Child Development Center for Learning and Research rocks accreditation charts
February 21, 2013
Virginia Tech’s Child Development Center for Learning and Research recently achieved a new, five-year term of re-accreditation from the National Association for the Education of Young Children (NAEYC).
The center has been accredited for more than 25 years.
The center received a perfect ranking of 100 percent in all 10 program areas reviewed by the Academy for Early Childhood Program Accreditation team.
“Scores at this level are unheard of,” said Anisa Zvonkovic, professor and head of the Department of Human Development. “This is a testament to the strong training we provide.”
Noting in particular that the way in which a program is administered affects all other interactions, the NAEYC Academy commended the Virginia Tech program for managing a program efficiently and effectively, and for including all staff, children, and families in key center decisions and activities.
Zvonkovic credited the leadership team of Karen Gallagher and Alexa Gardner, director and curriculum coordinator of the center, respectively, for the stellar results.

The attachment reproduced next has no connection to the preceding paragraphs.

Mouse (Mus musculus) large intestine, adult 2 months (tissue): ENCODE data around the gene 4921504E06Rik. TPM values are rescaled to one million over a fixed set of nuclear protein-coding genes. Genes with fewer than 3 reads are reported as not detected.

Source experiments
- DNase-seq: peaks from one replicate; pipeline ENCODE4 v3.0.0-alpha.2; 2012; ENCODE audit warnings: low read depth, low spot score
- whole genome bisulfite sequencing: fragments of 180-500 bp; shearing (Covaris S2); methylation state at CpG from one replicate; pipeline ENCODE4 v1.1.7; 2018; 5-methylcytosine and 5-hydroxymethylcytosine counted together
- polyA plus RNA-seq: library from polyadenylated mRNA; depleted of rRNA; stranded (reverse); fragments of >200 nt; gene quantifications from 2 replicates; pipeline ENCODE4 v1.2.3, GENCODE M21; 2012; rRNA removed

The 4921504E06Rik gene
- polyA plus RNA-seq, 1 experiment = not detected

“Our teachers and staff work hard on a daily basis to provide children with a nurturing, stimulating home-away-from-home,” said Gallagher, noting that teachers and staff members often went “the extra mile” to make the center special. “Classroom observation is also a huge part of the process and our teachers excelled in the review,” added Gallagher.
Leadership is highly valued by NAEYC, and the Virginia Tech center’s teachers and staff share their expertise by mentoring other early childhood educators through the Virginia Star Quality Initiative, a state professional development program to boost child care quality.
The Child Development Center for Learning and Research also serves as a hub for student research and training, where faculty such as Bradburn are state leaders in research on best practices in early care and education. Bradburn has brought in over a million dollars in research funding in her eight years at the university from various sources including the Administration for Children and Families, the National Institutes of Health, and the National Science Foundation.
NAEYC areas upon which accreditation are based include promoting positive relationships among children and adults to encourage each child’s sense of individual worth and belonging; a curriculum that promotes learning and development in the following areas: social, emotional, physical, language and cognitive; qualified teachers who use developmentally, culturally, and linguistically appropriate and effective approaches; ongoing assessment of each child that is communicated with the family; and a safe environment that promotes healthy nutrition.